One year after a violent tremor killed more than 26,000 people and destroyed 85% of the city of Bam, in south-eastern Iran, thousands of residents still suffer from the trauma caused by the devastating earthquake of 26 December 2003. Some 75 thousand people were left homeless and practically every family in the city of almost 120,000 has lost a parent, a child, a sibling or a friend.
The psychological disorders caused by the quake are characterized by sleep disorders, inability to carry out normal social functions, explosive behaviour, domestic violence and a dramatic increase in drug addiction. They are being tackled by an innovative programme of psychological support implemented by the Iranian Red Crescent Society (IRCS). The Bam relief operation is the first one in the history of the Red Cross and Red Crescent Movement where extensive psychological support has been deployed immediately following a large scale disaster.
"Twelve months later, signs of the devastation are still evident, not just in the collapsed buildings but in peoples' minds," says Mohammed Mukhier, head of delegation for the International Federation of Red Cross and Red Crescent Societies in Iran. Integrating psychological support into the relief effort right from the beginning of a sudden-onset disaster is a model that could be used more widely, Mukhier explains. "Our experience in Iran can be used in response to future disasters elsewhere, and we should take care to provide that support both to the victims and to rescue workers."
More than 20,000 people have already been interviewed by Red Crescent psychological support teams. They visited almost 4,000 families in their tents soon after the disaster in order to assess the need for assistance. Out of 9,300 people who were identified as needing psychological support, more than 5,600 people have gone through individual or group counselling.
Psychological support programmes also include group therapy, painting, sewing, computer classes, and play therapy for the children. The programmes are supported by the Red Cross Societies of Iceland, Denmark and Italy and are largely funded by ECHO, the European Union's humanitarian office. "The aim of the group activities is to get people to talk about their experiences and not to keep them tucked away in an isolated corner of their minds," says Ms. Aghdas Coffee, who is in charge of implementing the IRCS psychological support programmes in Bam.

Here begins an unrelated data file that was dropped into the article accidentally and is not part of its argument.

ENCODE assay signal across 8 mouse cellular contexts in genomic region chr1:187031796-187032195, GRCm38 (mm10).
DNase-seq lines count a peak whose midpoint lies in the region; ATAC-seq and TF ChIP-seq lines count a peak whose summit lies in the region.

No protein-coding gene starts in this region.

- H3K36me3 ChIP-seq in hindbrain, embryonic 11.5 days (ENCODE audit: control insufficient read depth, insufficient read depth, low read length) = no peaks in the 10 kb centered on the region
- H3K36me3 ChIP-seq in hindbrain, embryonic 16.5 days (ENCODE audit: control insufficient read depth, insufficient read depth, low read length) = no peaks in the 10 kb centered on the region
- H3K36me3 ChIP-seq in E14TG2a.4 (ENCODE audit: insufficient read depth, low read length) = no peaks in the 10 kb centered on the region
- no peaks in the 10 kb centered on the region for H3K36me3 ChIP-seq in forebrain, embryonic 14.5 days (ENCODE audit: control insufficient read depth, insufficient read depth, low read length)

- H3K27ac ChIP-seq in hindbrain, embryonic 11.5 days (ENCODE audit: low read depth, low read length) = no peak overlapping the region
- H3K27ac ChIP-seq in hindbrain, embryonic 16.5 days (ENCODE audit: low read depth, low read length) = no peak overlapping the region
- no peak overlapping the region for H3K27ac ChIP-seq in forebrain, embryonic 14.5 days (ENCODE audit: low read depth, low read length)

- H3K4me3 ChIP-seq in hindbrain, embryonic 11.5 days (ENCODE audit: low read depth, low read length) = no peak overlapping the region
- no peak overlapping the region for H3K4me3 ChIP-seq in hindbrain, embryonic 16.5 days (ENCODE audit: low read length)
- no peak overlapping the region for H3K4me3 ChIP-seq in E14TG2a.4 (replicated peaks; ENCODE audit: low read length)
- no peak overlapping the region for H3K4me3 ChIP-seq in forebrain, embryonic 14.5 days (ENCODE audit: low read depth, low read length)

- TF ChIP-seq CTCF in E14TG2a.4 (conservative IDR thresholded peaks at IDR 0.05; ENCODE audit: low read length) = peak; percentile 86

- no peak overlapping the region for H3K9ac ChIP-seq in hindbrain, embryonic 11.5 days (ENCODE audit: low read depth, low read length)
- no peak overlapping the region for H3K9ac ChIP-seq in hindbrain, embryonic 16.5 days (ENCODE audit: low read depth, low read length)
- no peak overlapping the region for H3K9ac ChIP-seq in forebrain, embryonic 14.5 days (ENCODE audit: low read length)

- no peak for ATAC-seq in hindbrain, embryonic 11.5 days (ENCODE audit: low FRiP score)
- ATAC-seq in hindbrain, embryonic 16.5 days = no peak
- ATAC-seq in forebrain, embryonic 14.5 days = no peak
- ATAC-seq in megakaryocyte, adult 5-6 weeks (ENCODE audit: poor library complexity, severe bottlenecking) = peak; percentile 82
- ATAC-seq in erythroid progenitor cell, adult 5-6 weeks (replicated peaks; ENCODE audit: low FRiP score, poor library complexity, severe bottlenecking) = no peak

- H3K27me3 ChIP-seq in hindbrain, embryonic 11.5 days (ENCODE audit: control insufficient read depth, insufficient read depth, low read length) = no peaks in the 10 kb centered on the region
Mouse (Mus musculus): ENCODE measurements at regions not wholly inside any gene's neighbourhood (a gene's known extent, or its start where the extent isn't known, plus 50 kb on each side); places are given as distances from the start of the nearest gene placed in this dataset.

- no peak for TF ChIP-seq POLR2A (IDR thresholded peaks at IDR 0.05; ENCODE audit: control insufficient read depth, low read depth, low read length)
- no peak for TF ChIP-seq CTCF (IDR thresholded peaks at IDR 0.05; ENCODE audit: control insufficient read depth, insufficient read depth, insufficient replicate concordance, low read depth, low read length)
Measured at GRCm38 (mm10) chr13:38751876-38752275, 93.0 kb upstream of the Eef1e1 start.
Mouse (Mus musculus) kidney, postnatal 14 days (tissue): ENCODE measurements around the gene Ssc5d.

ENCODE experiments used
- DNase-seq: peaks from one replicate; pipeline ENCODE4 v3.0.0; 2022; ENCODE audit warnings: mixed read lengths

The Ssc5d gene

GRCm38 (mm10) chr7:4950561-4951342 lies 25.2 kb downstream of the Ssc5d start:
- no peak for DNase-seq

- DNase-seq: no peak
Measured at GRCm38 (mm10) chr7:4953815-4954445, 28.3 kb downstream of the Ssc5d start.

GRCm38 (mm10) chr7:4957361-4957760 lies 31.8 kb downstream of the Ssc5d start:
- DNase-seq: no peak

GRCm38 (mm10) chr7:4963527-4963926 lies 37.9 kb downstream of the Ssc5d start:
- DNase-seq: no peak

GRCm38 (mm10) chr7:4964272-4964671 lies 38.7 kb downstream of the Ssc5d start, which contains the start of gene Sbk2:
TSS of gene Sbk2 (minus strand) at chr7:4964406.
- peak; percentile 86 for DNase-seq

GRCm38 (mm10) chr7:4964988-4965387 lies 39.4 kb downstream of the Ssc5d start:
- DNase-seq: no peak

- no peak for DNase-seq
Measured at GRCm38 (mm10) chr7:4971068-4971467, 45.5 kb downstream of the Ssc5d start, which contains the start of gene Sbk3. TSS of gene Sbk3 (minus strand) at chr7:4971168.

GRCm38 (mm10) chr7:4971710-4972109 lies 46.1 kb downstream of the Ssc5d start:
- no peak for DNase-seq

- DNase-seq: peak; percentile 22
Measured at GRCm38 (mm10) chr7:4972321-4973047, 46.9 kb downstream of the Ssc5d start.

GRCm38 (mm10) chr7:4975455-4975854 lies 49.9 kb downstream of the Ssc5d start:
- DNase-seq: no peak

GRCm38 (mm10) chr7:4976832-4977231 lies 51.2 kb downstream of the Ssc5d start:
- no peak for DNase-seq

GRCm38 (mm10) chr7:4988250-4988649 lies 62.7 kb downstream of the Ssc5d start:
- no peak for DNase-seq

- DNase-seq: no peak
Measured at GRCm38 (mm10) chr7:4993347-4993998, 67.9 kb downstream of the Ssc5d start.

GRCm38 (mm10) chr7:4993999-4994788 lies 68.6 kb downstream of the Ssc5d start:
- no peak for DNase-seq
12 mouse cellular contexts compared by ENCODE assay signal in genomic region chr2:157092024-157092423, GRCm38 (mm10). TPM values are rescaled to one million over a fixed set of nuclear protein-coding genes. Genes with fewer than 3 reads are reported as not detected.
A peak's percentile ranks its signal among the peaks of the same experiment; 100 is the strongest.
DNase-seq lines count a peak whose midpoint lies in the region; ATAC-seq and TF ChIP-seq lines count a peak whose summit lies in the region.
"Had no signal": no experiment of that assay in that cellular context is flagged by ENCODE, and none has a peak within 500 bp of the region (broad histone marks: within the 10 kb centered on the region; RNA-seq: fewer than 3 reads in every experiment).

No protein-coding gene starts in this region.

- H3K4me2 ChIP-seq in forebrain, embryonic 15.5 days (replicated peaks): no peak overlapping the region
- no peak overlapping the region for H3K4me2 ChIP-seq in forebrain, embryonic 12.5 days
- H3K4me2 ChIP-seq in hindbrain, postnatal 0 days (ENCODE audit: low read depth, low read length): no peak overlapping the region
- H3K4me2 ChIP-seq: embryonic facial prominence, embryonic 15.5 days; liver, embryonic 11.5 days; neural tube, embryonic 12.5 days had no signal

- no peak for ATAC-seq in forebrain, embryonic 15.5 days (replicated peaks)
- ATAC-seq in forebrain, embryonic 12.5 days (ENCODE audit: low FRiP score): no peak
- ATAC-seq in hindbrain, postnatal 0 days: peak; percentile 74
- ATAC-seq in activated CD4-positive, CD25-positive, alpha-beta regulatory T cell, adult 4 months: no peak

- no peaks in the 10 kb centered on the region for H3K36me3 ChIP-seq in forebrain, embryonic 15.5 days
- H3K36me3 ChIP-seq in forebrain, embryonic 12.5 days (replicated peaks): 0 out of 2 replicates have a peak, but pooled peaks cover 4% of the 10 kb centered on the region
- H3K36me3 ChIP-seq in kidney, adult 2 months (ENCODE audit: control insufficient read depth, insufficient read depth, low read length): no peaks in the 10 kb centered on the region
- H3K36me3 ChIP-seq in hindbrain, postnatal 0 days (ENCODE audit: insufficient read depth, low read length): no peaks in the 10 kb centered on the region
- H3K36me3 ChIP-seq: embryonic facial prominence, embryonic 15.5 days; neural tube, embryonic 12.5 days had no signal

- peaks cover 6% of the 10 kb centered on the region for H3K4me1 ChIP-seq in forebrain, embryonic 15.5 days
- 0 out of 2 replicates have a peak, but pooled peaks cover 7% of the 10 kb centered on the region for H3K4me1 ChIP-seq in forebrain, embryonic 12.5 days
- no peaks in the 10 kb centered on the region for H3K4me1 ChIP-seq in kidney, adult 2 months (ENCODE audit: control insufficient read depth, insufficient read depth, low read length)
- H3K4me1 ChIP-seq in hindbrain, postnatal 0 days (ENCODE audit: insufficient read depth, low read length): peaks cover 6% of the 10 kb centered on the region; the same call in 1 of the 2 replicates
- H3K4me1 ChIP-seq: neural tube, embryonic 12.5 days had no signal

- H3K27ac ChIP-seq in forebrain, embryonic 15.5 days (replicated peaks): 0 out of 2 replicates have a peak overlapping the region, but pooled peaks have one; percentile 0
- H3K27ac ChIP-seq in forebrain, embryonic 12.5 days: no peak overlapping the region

Even today, new cases are being registered. One Red Crescent counselling centre in Bam received 129 new patients diagnosed with Post Traumatic Stress Disorder during the month of September 2004. The problems are compounded by an increase in drug addiction following the earthquake. Bam is on the drug smuggling route through Iran from Afghanistan and Pakistan.
The tremor, measuring 6.5 on the Richter scale and centred directly underneath the 3,000-year-old city, turned all 131 schools and all hospitals and clinics in Bam into a heap of bricks and dust. The Iranian Red Crescent - supported by the International Federation and Red Cross and Red Cross Societies from around the world - is currently operating Bam's emergency hospital - originally a field hospital brought to Bam within 72 hours of the earthquake by the Red Cross Societies of Finland and Norway.
When the permanent hospital is rebuilt, this temporary structure will be packed up as an emergency response unit for use in future disasters, not just in Iran but potentially in neighbouring countries as well. The International Federation and the IRCS have mobilized international resources to support the construction of ten schools, an urban health centre - scheduled for completion in the second half of 2005 - and a road rescue station.
The International Federation is also helping the Iranian Red Crescent strengthen its disaster preparedness programmes, both in Bam and in Iran as a whole. The IRCS is embarking on an ambitious training programme for its disaster relief officers and is replenishing its disaster stocks. However, as Mohammed Mukhier, underlines, helping Bam's traumatized population heal its deep psychological scars remains a priority in the coming months.
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